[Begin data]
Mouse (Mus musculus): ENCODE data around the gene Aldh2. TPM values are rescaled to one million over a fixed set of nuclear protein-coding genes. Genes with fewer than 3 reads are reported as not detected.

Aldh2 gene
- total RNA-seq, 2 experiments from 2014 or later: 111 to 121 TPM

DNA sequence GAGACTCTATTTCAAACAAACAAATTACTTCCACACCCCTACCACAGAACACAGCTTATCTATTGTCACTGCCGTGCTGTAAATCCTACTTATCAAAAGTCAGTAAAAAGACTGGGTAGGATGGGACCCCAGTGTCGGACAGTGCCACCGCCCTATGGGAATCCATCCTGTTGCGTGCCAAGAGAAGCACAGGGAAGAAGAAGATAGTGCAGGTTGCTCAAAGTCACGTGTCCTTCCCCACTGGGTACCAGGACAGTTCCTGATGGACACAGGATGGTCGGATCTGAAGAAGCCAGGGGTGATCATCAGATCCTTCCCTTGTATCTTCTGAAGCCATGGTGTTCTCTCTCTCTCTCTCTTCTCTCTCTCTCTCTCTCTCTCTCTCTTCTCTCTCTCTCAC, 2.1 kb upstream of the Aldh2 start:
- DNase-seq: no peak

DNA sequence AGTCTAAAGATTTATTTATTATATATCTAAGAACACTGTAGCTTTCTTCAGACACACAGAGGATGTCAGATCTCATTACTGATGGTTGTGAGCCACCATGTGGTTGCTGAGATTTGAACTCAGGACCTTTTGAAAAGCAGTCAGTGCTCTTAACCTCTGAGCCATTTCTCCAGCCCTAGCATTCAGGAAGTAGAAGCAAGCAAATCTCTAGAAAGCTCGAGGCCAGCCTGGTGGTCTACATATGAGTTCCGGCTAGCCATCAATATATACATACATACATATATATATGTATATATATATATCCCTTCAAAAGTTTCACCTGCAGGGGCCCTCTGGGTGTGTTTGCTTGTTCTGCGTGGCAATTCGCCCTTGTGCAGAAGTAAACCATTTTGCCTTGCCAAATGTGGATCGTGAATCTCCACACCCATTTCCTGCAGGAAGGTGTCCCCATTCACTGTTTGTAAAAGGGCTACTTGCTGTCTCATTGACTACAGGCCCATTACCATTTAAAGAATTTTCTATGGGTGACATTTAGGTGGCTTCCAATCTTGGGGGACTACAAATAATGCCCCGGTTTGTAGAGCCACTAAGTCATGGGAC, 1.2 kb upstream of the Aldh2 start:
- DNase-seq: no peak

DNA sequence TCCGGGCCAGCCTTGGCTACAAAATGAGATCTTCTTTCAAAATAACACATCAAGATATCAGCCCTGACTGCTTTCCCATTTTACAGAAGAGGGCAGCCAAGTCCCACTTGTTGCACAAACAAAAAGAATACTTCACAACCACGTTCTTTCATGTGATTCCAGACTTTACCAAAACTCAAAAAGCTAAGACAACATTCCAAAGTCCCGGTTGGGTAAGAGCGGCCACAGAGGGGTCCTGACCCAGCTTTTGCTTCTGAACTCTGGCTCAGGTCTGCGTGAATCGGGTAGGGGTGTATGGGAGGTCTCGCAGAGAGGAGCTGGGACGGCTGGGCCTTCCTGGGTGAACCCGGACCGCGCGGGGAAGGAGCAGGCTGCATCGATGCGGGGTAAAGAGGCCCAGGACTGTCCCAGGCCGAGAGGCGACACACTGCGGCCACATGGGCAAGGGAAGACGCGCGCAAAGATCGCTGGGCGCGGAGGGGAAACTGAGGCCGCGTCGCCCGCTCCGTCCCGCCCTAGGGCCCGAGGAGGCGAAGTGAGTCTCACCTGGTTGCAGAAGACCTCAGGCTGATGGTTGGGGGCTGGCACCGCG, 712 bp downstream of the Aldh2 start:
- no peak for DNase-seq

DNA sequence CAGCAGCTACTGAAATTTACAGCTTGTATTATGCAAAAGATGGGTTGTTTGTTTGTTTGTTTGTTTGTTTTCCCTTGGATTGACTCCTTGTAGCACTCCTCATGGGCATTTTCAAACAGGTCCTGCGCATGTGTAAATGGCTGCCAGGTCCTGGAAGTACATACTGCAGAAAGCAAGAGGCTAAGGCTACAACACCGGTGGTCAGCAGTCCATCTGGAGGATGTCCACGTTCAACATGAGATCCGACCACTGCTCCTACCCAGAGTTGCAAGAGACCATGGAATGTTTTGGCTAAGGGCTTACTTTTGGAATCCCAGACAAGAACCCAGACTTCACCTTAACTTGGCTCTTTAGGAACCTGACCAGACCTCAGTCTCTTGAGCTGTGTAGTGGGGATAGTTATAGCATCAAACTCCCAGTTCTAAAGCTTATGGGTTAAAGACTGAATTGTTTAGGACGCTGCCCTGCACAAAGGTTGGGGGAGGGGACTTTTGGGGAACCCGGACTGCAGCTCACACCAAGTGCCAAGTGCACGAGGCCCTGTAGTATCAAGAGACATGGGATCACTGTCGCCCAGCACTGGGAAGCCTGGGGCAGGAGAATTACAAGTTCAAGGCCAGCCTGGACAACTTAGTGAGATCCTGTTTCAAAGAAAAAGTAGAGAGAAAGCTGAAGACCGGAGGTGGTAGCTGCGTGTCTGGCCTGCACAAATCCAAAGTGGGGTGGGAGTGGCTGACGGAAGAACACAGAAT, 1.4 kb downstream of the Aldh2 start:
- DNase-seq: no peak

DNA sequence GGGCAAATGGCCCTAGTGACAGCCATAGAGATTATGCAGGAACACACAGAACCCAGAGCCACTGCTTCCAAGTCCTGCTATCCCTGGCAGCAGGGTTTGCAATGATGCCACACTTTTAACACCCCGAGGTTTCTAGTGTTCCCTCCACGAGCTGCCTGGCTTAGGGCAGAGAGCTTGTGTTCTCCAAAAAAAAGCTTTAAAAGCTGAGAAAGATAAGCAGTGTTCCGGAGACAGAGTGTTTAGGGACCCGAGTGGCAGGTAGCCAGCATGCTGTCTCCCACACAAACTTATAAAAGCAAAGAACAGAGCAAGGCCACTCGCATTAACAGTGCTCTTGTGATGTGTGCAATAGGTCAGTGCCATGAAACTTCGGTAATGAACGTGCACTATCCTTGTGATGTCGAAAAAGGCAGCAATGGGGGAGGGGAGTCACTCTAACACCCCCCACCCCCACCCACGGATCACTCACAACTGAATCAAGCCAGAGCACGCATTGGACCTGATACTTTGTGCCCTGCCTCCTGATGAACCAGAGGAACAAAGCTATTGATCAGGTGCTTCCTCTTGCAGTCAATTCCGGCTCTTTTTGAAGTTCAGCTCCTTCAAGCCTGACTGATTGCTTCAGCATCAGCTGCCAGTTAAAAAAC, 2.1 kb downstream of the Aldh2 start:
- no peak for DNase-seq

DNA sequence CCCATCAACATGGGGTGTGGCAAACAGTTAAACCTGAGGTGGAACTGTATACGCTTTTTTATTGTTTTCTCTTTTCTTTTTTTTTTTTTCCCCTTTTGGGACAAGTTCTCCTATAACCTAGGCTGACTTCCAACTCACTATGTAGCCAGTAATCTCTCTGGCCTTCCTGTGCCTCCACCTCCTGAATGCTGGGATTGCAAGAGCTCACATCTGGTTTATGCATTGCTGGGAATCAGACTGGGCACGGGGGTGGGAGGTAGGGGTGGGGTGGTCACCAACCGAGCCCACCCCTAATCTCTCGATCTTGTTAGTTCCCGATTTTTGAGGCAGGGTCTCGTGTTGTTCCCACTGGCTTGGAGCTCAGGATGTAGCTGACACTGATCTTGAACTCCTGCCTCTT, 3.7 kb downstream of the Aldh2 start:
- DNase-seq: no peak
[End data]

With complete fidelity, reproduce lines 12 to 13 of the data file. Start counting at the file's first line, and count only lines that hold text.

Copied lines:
DNA sequence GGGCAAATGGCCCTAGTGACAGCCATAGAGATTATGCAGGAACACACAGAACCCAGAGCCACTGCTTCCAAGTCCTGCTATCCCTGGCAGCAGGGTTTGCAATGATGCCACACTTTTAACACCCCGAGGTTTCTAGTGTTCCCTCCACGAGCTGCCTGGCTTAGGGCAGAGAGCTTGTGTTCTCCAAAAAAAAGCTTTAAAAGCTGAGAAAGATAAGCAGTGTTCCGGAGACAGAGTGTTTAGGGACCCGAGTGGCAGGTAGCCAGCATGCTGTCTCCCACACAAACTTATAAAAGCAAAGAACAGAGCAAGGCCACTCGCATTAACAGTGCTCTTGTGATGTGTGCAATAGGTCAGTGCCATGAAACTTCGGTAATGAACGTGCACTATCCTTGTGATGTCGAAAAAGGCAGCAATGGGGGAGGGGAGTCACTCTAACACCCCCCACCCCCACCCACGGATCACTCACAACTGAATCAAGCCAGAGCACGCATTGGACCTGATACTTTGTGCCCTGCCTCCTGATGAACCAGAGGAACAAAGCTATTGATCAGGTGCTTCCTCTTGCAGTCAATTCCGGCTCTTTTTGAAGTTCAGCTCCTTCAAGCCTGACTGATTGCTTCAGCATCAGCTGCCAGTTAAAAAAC, 2.1 kb downstream of the Aldh2 start:
- no peak for DNase-seq